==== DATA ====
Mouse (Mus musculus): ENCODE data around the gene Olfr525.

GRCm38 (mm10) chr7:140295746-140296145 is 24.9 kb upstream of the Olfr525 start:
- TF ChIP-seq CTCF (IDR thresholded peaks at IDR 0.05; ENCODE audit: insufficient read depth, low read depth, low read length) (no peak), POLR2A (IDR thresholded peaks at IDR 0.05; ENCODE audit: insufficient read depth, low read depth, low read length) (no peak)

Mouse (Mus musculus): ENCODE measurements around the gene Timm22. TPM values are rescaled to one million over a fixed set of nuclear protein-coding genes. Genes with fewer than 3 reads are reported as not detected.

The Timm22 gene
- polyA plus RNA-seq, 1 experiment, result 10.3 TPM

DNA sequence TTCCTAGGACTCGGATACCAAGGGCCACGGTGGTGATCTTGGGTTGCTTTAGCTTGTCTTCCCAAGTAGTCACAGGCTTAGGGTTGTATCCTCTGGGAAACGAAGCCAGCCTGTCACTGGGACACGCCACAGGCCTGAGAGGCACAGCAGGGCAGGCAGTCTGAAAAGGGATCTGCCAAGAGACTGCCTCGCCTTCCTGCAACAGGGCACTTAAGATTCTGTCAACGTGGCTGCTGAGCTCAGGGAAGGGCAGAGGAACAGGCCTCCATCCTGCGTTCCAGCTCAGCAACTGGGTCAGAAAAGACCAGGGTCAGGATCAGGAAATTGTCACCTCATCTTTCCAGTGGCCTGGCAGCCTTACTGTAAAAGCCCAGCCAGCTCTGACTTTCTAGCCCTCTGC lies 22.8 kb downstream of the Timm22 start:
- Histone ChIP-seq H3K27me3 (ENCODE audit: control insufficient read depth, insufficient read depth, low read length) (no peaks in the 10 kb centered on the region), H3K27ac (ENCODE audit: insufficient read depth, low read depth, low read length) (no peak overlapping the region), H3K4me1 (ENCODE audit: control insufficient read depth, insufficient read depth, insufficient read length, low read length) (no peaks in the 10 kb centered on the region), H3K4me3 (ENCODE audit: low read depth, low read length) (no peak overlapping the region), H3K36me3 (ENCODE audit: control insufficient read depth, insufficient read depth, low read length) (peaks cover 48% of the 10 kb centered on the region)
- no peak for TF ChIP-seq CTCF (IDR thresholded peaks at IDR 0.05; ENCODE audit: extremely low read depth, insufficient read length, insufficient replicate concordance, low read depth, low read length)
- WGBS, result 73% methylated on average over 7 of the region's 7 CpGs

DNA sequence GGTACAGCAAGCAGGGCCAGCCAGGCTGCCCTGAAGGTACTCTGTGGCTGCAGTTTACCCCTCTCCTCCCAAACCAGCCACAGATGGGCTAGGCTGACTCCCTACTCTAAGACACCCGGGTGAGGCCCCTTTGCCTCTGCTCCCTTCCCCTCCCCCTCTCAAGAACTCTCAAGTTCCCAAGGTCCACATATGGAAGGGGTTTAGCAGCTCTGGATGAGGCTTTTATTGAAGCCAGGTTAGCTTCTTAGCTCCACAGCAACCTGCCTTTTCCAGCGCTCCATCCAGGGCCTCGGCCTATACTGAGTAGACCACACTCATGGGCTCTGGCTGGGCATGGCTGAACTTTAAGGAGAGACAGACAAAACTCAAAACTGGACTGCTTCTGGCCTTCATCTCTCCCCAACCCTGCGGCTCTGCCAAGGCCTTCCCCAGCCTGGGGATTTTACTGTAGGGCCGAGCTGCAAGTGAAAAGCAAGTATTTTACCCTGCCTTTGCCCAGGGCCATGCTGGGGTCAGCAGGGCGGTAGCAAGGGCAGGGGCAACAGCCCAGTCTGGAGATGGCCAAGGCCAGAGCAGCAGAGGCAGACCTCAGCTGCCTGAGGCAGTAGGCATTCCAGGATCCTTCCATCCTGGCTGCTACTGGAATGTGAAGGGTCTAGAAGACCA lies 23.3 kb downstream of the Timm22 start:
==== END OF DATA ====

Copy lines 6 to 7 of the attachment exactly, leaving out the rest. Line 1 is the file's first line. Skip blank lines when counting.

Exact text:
- polyA plus RNA-seq, 1 experiment, result 10.3 TPM

DNA sequence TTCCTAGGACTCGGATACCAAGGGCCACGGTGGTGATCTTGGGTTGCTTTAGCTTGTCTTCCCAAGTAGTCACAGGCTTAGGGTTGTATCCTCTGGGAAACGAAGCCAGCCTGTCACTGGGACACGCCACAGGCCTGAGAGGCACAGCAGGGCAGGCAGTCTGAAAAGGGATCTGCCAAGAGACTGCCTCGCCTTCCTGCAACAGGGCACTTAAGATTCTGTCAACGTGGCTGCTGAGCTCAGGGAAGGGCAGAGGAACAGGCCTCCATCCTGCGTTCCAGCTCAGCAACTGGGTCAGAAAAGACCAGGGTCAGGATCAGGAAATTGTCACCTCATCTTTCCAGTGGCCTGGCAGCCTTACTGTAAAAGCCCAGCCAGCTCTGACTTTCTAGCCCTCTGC lies 22.8 kb downstream of the Timm22 start: